By Brenda L. Holmes firstname.lastname@example.org
Hendricks County Flyer
---- — PLAINFIELD — Leadership Hendricks County celebrated 20 years of training leaders for the county at its annual meeting Thursday at the Duke Energy Event Center at Metropolis mall. The organization also presented 2013 awards, including naming Donovan Peoples as Leader of the Year.
Mike Rogers, 2012 Lead of the Year, made the presentation.
“He leads by example and is a true servant leader,” Rogers said. “He was the in Leadership Hendricks County class of 1999 and serves as a township trustee.”
Peoples said he was humbled by the award.
“I did think it was strange that my favorite granddaughter was here,” he said. “And yes, she’s my only granddaughter. My favorite daughter-in-law is here too.”
He said his participation in LHC has helped him create many good friends and that he appreciated the organization very much.
April Bordeau was given the Suzanne Whicker Distinguished Service Award. Former Hendricks Regional Health CEO Dennis Dawes presented the award to Bordeau.
“April was the second executive director of Sheltering Wings,” Dawes said. “After a few years away from the organization, the board invited her back to help with a capital fund drive to double the size of the facility to accommodate more women in need.”
He said she did a great job with the drive and was then asked to serve as the interim executive director while the board searched for its new leader.
“April has filled several leadership roles at Sheltering Wings,” Dawes said. “Her passion is to help youth.”
Bordeau was visibly surprised about the honor and thanked the organization for the award.
“I think when you are knit together to do something, you just do it,” she said. “I know that anything good in my life has come from Jesus Christ. I am grateful he gave me the opportunity to serve.”
The event also included speakers representing different classes from the organization’s past 20 years. Speaking from the first LHC class was Susie Friend, who recently retired as executive director of the Hendricks County United Way.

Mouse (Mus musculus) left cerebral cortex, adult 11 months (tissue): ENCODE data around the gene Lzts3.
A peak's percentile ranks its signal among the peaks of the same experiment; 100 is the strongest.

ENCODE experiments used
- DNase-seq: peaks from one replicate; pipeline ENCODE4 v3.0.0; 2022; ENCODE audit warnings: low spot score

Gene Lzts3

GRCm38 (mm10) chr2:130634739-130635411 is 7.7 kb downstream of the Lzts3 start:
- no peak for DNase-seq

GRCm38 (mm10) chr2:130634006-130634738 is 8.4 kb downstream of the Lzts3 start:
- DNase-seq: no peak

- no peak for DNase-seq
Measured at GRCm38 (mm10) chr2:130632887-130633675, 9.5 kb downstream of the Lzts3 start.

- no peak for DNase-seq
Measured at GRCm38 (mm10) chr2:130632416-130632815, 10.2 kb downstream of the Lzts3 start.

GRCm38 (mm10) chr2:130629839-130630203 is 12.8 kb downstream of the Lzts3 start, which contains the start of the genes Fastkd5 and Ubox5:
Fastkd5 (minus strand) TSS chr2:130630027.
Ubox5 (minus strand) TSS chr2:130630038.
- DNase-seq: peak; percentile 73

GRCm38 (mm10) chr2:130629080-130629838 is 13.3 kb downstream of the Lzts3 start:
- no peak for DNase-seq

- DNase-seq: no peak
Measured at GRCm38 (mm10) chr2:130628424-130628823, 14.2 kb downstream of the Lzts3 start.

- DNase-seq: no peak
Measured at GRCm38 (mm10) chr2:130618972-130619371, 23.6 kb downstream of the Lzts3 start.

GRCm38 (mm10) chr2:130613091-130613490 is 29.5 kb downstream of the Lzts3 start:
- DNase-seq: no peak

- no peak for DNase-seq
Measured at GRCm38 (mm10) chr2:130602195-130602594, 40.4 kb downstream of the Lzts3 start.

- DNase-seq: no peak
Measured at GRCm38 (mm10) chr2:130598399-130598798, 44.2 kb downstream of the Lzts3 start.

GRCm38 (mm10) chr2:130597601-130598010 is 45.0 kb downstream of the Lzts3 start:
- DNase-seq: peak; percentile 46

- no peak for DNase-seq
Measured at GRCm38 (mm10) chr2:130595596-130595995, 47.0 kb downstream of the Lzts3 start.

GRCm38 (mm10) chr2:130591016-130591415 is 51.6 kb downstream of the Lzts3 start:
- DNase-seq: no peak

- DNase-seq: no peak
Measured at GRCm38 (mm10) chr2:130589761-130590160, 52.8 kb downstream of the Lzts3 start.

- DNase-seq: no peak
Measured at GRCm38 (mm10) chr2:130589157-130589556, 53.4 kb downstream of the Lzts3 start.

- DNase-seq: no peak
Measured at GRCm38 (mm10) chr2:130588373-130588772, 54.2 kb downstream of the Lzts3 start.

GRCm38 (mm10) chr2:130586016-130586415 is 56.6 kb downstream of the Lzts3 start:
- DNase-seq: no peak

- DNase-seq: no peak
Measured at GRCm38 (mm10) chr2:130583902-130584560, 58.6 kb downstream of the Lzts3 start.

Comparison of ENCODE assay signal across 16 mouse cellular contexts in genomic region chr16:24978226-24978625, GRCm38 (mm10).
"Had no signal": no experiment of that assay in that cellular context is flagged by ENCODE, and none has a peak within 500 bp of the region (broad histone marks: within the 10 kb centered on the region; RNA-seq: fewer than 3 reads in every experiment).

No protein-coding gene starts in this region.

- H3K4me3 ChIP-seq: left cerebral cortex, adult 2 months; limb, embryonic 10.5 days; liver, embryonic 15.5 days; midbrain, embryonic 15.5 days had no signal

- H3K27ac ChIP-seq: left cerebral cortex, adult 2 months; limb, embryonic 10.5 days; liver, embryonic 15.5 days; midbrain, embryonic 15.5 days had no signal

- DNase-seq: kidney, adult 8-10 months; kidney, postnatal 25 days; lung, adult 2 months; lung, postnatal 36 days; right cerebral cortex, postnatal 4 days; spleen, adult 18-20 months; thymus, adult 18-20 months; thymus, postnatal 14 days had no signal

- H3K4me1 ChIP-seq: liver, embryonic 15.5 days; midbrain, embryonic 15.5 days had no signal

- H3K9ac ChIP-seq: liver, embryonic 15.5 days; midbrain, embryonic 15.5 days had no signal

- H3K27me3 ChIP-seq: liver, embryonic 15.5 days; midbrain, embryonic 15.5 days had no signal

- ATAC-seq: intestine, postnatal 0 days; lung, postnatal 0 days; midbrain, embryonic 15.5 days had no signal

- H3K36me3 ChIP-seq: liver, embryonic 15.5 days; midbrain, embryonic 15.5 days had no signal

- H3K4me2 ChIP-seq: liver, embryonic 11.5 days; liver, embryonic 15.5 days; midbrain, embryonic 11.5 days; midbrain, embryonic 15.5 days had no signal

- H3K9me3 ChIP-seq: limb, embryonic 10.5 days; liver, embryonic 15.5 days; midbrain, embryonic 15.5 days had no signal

“I got a letter about a wonderful new program,” Friend said. “I was living outside the county and thought it would be a good way to get to know the community, so I applied to be a part of the 1993 class. And I was so proud to be chosen for the first class of Leadership Hendricks County.”
She said when the program had completed its first class, there were discussions on how to proceed.
“There were talks about if it was successful and if we should continue to run the program,” Friend said. “And of course Suzanne Whicker went on to get the best job ever.”
Wicker served as the director of the program until her retirement in 2013.
“Leadership gave me to tools to know this county,” Friend said. “It provided me the confidence and knowledge to be successful.”
She said during her years with United Way several of her volunteers came from LHC.
“Leadership now has more than 400 graduates that are ready to be board members and to serve the community,” she said. “Leadership has become a catalyst for connecting people who are passionate about service. It’s so neat to see the leaders LHC has provided.”
Dr. John Sparzo moved to Hendricks County in 1997 to practice medicine at Hendricks Regional Health. He graduated from LHC with the class of 2003.
“I was called for jury duty,” Sparzo said. “Most of the time doctors are waived from serving on juries but I was interested in serving, so I went to jury selection.”
He said the defense attorney asked him if he knew Dr. Ron Stegemoller.
“I told them ‘no,’” he said. “They asked me again, ‘You don’t know Dr. Ronald Stegemoller, the busiest family medicine doctor in the county? He’s married to the prosecutor.’ Then they asked me if I knew Greg Steuerwald. I told them ‘no’ and they told me, ‘he lives across the street from you.’ That’s a true story.”
After that experience, he decided he needed to take the Leadership Hendricks County course just to learn the community.
“I went through the program with a very diverse group of professionals,” Sparzo said. “This program had a transformative effect on me.”
Speaking on behalf of the 2013 LHC class was John Nolan. He said it was a fun year breaking in the new executive director, Susan Rozzi.
“It’s kind of been like the Old Testament and the New Testament, but I do hesitate to call her (Rozzi) Jesus,” he said.
All joking aside, Nolan said his class knew he and his classmates had a wonderful opportunity.
“Our class realized that we wanted to be one of you,” he said. “We wanted to be Leadership alumni.”
He said they would like to start a new tradition. He would like for every time they hear the phrase, “best class ever,” to take a drink.
“You just have to take a drink of your iced tea or the occasional adult beverage,” he said. “So here’s to the class of 2014, the best class ever. We look for good things to come from you.”
Rozzi said her first year as executive director was an exciting one.
“We looked at our database and discovered that 150 of our alumni have spent time talking to our classes,” she said. “Fifty of us spoke to our youth program. That means that 50 percent of our membership is engaged just in our organization.”
She said there are 150 organizations in the county benefiting from the leadership training from the program.
“We have people out there working in the schools, with youth sports, with non-profits, councils, and trustees,” Rozzi said. “There is an incredible reach in this organization.”